MHRA Signal Summaries – Glossary

Adverse drug reaction (ADR) – an unintended and adverse response to a medicine

British National Formulary (BNF) – The BNF provides prescribers, pharmacists and other healthcare professionals with up-to-date information about the use of medicines, including information about prescribing, dispensing and administration.

Centrally authorised product – A medicine with a single marketing authorisation issued by the European Commission and valid across the European Union

Contraindication – A contraindication is a situation in which it is inadvisable to use a particular medicine in certain circumstances.

Clinical trial – A study performed to investigate the safety or efficacy of a medicine. For human medicines, these studies are carried out in human volunteers.

Efficacy – The measurement of a medicine’s desired effect under ideal conditions, such as in a clinical trial.

EudraVigilance – A centralised European database of suspected adverse reactions to medicines that are authorised or being studied in clinical trials in the European Economic Area (EEA).

Indication – A medical condition that a medicine is used for. This can include the treatment, prevention and diagnosis of a disease.

Marketing Authorisation Holder – The company or other legal entity that has the authorisation to market a medicine in one, several or all European Union Member States

Mutual recognition – A procedure through which an authorisation of a medicine in one European Union Member State is recognised by another Member State.

Nationally authorised product – a medicine authorised in a Member State in accordance with its national authorisation procedure.

Off-label use – Use of a medicine for an unapproved indication or in an unapproved age group, dosage, or route of administration.

Patient Information Leaflet – The leaflet in every pack of medicine that contains information on the medicine for end-users, such as patients and animal owners.

Periodic safety update report (PSUR) - A report prepared by the marketing-authorisation holder describing the worldwide safety experience with a medicine at a defined time after its authorisation.

Pharmacovigilance – Science and activities relating to the detection, assessment, understanding and prevention of adverse effects or any other medicine-related problem.

Pharmacovigilance Expert Advisory Group (PEAG) – The Pharmacovigilance Expert Advisory Group (PEAG) advise the Commission on Human Medicines (CHM) on matters relating to human medicines including herbal products.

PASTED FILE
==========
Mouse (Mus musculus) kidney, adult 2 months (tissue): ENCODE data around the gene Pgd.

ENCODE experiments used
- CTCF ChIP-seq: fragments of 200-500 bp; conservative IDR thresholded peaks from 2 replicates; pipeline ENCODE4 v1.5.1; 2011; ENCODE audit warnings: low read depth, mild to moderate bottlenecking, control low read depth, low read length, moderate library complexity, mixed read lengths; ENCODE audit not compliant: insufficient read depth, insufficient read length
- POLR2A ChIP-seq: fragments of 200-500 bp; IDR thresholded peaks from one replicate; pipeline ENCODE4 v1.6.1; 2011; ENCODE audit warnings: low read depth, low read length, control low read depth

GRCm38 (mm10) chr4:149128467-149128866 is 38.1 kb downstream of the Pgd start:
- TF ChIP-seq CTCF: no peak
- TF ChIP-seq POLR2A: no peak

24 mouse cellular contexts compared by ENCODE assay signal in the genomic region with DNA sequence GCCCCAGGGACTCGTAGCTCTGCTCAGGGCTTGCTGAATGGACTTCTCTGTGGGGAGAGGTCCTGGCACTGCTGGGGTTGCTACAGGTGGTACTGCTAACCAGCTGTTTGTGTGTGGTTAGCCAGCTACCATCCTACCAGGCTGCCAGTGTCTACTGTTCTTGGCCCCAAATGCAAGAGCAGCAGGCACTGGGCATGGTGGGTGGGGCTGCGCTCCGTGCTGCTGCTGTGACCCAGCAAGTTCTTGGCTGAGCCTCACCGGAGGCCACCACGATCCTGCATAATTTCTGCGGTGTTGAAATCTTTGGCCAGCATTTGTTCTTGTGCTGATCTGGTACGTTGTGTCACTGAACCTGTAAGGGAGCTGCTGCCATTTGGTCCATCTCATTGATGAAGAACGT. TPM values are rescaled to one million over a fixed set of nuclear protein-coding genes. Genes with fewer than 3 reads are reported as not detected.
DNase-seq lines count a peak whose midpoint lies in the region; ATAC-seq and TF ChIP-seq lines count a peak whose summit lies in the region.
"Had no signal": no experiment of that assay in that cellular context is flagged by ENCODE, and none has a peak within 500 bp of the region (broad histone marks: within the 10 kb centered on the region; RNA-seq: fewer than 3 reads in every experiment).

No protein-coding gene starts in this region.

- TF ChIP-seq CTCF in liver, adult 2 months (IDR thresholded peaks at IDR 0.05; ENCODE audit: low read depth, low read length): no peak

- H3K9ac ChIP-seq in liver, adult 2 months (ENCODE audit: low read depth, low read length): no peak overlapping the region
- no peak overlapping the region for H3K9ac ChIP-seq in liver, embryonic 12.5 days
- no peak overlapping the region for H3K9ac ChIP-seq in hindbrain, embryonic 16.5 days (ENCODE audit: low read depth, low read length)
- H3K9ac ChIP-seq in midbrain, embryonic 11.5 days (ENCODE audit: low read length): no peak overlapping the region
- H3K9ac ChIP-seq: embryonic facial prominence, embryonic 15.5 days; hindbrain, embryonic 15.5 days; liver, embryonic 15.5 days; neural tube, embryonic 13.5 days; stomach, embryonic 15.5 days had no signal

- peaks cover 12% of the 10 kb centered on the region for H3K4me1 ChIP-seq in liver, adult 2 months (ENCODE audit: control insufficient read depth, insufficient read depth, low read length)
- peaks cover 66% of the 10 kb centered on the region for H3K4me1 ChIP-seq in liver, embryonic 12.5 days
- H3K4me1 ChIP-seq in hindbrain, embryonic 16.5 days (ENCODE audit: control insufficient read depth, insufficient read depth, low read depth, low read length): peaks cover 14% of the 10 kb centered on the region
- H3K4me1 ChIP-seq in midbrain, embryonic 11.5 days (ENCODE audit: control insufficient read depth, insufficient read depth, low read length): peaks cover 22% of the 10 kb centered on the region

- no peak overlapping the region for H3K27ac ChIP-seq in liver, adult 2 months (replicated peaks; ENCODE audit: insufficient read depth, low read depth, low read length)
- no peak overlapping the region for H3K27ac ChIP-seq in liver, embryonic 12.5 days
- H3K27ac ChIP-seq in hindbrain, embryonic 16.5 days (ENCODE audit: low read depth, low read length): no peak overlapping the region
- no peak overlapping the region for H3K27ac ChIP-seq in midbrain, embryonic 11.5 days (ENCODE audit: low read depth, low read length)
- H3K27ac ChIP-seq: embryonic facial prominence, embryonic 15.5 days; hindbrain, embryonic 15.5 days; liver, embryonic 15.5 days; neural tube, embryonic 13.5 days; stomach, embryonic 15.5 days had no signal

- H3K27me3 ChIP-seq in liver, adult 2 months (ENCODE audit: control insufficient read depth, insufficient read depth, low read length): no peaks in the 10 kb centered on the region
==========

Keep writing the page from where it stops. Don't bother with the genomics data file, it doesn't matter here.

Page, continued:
Pharmacovigilance Risk Assessment Committee  (PRAC) – The committee that is responsible for assessing all aspects of the risk management of medicines for human use.

Product information – Documents providing officially approved information for healthcare professionals and patients on a medicine. The product information includes the summary of product characteristics, package leaflet and labelling.

Rapporteur – One of the two members of a committee or working party who leads the evaluation of an application.

Reference Member State – The European Union Member State that leads the review of an application in a mutual recognition procedure or decentralised procedure.

Regulatory authority – A body that carries out regulatory activities relating to medicines, including the processing of marketing authorisations, the monitoring of side effects, inspections, quality testing and monitoring the use of medicines.

Risk management plan (RMP) – A detailed description of the activities and interventions designed to identify, characterise, prevent or minimise risks relating to medicines.

Route of administration – The way in which a medicine is given, e.g. orally (by mouth), intravenously (into a vein), subcutaneously (under the skin), etc.

Spontaneous reportsSuspected Adverse Drug reaction (ADR) reports sent into the Yellow Card Scheme are called spontaneous reports

Summary of medicinal Product Characteristics – A document describing the properties and the officially approved conditions of use of a medicine. Summaries of product characteristics form the basis of information for healthcare professionals on how to use the medicine safely and effectively. Abbreviated as SmPC.

Validated signal – Information on a new or known adverse event that is potentially caused by a medicine and that has been confirmed as warranting further investigation. Signals are generated from several sources such as spontaneous reports, clinical studies and the scientific literature.

Variation – A change to the terms of a marketing authorisation.